So I did a little research on novel writing and plotting software and here’s what I’ve learned:

1) Most programs are cheaper than you would think (ranging from $19.95 – $100.00 US)

2) They offer many of the tools I have been developing inadequately on my own, including character notes files, plotting devices and timelines, submission trackers, and revision tools to help you keep the various versions organized.

3) There are important differences among them, and you may want to use more than one

4) Many of them don’t come in Mac versions

AND

5) The time it has taken me to research the software and write this post is a mere drop in the sand sifter compared to the days and weeks I have been wasting on documenting and managing the plot twists and character development through the many rewrites.

BTW – I can spend my time reviewing software for you, but others have already done it better:

http://mythicscribes.com/writing-tech/novel-writing-software/

http://novel-writing-software.net

http://creative-writing-software-review.toptenreviews.com

Thanks to one of these programs, I did finish the submission draft, which goes out this week. As soon as the new revision of the book–still called Of Yin and Yang–goes out, I’ll share what it took (a lot) to train my brain to adapt to this new process, which I’m already enthralled by.

…But that’s a story for another day.

© Copyright 2015 – Arts Enclave.

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Edward Rosenthal was rescued yesterday after six days lost alone without food or water in the desert of Joshua Tree National Park. All he had was a pen and his hat. So while rescue crews used helicopters, horses, and dogs to search for him, Edward sat down and wrote his funeral plans—just in case.
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I found a quote from somebody somewhere out there that said, “One day, Facebook, Twitter and Youtube will come together to make the largest site ever, [sic] it will be called YouTwitFace.”

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No matter what creative art form you choose, that mystical process in your head will be exploring the question of what subject to paint, photograph, or write about.

Technique is your calling card, but subject is the soul of an artist. Why you choose what you choose as the central focus of a painting, a novel or short story, a film or a photograph, and even a song, delves deep into the gray matter that makes each artist unique. It’s where you tap into the full blueprint of your experience via your individual emotional wiring to deliver your personal statement to the world.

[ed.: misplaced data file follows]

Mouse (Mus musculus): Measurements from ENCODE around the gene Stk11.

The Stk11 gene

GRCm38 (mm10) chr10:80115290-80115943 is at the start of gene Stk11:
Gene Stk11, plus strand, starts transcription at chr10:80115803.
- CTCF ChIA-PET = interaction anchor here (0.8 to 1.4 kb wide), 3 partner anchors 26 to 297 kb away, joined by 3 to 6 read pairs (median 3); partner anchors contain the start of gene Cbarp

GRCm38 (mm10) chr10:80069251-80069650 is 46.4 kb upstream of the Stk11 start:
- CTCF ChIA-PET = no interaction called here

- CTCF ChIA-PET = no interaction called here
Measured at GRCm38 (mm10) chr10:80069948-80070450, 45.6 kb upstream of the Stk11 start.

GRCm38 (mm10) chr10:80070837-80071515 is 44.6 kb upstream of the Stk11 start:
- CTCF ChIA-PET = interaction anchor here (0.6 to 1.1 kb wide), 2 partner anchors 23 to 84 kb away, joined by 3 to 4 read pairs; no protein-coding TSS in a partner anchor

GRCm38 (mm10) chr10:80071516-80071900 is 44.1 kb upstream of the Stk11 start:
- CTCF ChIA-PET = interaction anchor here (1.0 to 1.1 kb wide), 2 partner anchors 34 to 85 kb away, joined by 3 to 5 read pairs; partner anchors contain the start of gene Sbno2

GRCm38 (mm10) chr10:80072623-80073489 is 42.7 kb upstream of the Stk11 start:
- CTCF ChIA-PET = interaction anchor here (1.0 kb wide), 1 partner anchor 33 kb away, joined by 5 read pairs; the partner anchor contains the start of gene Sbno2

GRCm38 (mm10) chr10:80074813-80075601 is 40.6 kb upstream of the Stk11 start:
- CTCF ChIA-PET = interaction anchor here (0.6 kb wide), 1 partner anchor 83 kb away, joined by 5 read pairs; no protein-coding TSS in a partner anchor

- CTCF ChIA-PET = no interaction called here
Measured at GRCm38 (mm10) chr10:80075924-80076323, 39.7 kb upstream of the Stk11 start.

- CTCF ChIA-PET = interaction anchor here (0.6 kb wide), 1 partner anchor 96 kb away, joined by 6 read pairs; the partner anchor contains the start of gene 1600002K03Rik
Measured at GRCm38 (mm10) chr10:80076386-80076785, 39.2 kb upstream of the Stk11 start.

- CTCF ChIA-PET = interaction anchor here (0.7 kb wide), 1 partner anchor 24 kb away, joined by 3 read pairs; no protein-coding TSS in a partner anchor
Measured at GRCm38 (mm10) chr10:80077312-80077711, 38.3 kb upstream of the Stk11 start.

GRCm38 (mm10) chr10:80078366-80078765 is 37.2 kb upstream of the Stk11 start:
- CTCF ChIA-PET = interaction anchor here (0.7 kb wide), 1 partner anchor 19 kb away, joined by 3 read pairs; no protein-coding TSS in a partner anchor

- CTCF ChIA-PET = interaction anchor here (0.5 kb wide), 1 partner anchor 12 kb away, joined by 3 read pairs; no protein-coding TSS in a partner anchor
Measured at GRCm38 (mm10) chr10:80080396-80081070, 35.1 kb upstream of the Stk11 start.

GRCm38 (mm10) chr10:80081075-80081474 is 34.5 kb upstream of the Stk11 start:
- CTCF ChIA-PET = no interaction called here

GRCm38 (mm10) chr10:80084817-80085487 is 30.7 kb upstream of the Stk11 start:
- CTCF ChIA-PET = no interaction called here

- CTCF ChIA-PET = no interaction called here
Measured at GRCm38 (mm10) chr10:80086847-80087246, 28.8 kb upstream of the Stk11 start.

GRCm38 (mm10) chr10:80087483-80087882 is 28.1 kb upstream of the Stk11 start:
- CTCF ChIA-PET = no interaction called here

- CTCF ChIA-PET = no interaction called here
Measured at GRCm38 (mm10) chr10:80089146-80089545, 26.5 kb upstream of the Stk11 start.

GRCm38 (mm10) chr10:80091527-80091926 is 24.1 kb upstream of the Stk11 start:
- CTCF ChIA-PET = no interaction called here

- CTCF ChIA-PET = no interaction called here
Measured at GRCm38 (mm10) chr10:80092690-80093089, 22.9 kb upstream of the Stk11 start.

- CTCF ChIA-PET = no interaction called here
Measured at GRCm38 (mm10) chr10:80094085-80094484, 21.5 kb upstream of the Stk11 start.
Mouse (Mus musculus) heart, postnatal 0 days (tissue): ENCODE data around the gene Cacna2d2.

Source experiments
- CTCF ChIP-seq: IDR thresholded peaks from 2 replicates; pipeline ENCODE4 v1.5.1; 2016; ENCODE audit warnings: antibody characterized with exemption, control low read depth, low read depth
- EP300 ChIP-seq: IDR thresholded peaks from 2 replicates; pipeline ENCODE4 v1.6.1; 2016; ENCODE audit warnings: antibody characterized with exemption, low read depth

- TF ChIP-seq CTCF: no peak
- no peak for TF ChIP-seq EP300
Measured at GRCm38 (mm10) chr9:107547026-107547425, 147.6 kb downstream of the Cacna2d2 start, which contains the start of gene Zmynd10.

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No matter what your outlet is, you can only work creatively in small bursts. Forcing yourself to write for hours, or to paint all day, or to write a song when it’s just not coming is not only frustrating, it’s COUNTER-CREATIVE. Your juicy little mind needs a time out now and again to be able to do what it does automatically. The river in your brain will naturally take you to where ideas are most fertile. But to do this, you have to stop paddling the canoe.

Stirring Adirondack panorama by Carl Heilman, II, taken from his canoe. Go to http://www.CarlHeilman.com for more.

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As a lifestyle, art is not sustainable—at least not the way we do it today.  Artists are expected to make a living doing something else, and then do their art on their own time with their own money, which we then integrate into our lives without ever realizing how important it is to us.

There isn’t a single person alive who has not at some point smiled at a picture, cried at a movie, swayed to a song, or filled quiet moments with a good book. We need these things as much as we need air, water, food and shelter. Because without them, we have only air, water, food and shelter. Picture that world, if you can.

Life without Art

Life Without Art

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When Og put the first cave painting on the wall, his father smacked him upside the head and said something akin to “but how will you make a living?”  And that is the question we have all wrangled with since, without making any real progress.

The truth is that art is not valued for what it is (see my last post on is it or isn’t it a Pollock?). The arts are in large part what makes us human, and yet we often treat them like an unnecessary luxury—cell phones and pedicures come higher on the list of life’s necessities. 

A NEW SERIES OF POSTS: Making a Living

So this will be the first in a series in which I explore how people who devote the majority of their time to art manage to pay the bills. And I’ll start with myself. I am a writer.